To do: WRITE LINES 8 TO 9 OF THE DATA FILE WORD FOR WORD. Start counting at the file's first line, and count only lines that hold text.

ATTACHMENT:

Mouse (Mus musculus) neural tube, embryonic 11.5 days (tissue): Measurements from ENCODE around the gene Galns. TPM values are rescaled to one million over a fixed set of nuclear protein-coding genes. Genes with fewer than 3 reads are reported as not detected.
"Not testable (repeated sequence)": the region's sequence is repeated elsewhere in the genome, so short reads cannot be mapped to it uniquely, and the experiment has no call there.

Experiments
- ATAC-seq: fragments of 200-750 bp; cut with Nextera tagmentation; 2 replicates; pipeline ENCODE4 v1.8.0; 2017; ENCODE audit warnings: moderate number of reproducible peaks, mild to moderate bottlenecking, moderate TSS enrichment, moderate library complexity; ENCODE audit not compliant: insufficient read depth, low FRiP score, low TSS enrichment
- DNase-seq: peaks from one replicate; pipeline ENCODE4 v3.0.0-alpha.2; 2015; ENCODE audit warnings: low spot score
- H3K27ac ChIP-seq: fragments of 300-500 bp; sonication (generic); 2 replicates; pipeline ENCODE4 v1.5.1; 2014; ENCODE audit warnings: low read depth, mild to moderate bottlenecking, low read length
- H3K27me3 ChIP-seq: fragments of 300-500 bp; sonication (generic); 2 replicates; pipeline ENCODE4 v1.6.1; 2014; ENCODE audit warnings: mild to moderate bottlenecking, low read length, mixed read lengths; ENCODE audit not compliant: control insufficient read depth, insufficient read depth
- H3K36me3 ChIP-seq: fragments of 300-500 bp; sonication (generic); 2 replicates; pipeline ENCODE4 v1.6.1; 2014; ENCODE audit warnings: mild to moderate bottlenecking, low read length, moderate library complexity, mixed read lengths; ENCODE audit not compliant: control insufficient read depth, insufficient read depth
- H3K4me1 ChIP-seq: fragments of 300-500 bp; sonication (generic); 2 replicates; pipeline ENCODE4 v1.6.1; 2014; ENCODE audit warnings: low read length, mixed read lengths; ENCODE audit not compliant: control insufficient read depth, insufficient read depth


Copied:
- H3K36me3 ChIP-seq: fragments of 300-500 bp; sonication (generic); 2 replicates; pipeline ENCODE4 v1.6.1; 2014; ENCODE audit warnings: mild to moderate bottlenecking, low read length, moderate library complexity, mixed read lengths; ENCODE audit not compliant: control insufficient read depth, insufficient read depth
- H3K4me1 ChIP-seq: fragments of 300-500 bp; sonication (generic); 2 replicates; pipeline ENCODE4 v1.6.1; 2014; ENCODE audit warnings: low read length, mixed read lengths; ENCODE audit not compliant: control insufficient read depth, insufficient read depth